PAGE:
Hattie Anthony: The Angel of Larimer Street

Hattie Anthony: The Angel of Larimer Street

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Simple acts of kindness can go a long way.

Such is the case for Hattie Anthony, the Angel of Larimer Street as she would later be known as when she was inspired to feed the poor after seeing a homeless man dig through trash on Larimer Street for food, back in 1980.

This wasn’t trendy Denver, long before Lower Downtown became the trendy destination it’s evolved into today, Larimer Street was a place many avoided.

“I thought that was just about the worst,” she said in an article remembering this time. “That next Thursday, I cooked up a batch of beans and parked as near the original garbage can as I could. A man came to look in the trash can, I just asked him if he wanted something to eat. He did, and that’s how this all began.

For years after that she managed to find a way to provide a meal once every Thursday from the back of her car.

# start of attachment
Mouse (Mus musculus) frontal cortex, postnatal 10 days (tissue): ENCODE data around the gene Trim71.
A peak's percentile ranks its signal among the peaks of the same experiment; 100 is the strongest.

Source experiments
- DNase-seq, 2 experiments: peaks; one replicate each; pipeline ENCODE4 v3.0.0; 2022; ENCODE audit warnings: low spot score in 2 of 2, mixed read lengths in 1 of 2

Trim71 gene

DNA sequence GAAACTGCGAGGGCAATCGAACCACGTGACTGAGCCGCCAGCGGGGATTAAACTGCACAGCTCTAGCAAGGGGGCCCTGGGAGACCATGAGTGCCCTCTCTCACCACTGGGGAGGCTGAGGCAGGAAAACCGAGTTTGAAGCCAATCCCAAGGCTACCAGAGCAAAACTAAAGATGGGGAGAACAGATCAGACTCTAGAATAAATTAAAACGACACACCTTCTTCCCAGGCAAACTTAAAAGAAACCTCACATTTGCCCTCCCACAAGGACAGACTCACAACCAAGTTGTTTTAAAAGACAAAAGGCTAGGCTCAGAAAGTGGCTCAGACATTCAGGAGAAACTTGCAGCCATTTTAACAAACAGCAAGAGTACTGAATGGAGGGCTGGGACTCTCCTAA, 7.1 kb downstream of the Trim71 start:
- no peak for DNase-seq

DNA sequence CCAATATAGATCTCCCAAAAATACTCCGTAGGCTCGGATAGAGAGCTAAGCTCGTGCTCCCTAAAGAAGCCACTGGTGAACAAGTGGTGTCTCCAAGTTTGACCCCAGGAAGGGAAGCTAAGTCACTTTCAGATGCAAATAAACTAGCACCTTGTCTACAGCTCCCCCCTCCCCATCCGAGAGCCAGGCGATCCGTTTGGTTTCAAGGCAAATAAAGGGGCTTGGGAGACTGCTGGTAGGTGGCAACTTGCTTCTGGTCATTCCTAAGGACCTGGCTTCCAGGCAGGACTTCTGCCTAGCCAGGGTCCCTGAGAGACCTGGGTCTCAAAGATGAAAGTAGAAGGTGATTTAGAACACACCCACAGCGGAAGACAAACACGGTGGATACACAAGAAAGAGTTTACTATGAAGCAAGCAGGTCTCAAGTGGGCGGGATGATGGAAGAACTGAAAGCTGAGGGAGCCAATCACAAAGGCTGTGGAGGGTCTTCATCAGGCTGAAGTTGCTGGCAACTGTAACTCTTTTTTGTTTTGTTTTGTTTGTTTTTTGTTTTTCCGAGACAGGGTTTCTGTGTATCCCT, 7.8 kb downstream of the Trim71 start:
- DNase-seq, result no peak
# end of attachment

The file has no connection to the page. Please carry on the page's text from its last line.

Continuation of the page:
On Dec. 21, 1984, the Rocky Mountain News wrote about her efforts that started with handing out sandwiches to offering 300 a veritable Holiday feast of turkey, dressing, gravy, buttered carrots, hard rolls, cookies and pumpkin cake cookies with whipped cream.

Hattie told the Rocky’s reporter that she knew hot it felt to be hungry. She was the oldest of eight and grew up poor in Hooks, Texas. Her father was a baptist minister who passed on the spirit of charity for others.

“We struggled but we always had enough to eat. And my father shared. Whenever we’d kill a hog or chickens, my father’d always send us kids running a bit of meat to someone who didn’t have any. Sharing was my father’s middle name.”

Hattie and her husband were grandparents at the time she started handing food out to the poor and started the Jerusalem Food Bank, adopted a son and were foster parents to Native American children.

The Angel of Larimer Street passed away in May 2008 and on her deathbed she told her daughters, “I did my best.”

Her daughter said that even in the nursing home she was trying to feed people.
“She’d tell me on the way in to visit to stop and pick up some food for the people. I asked, ‘What about their diets?’ She said, ‘We can eat whatever we want to.’ ”

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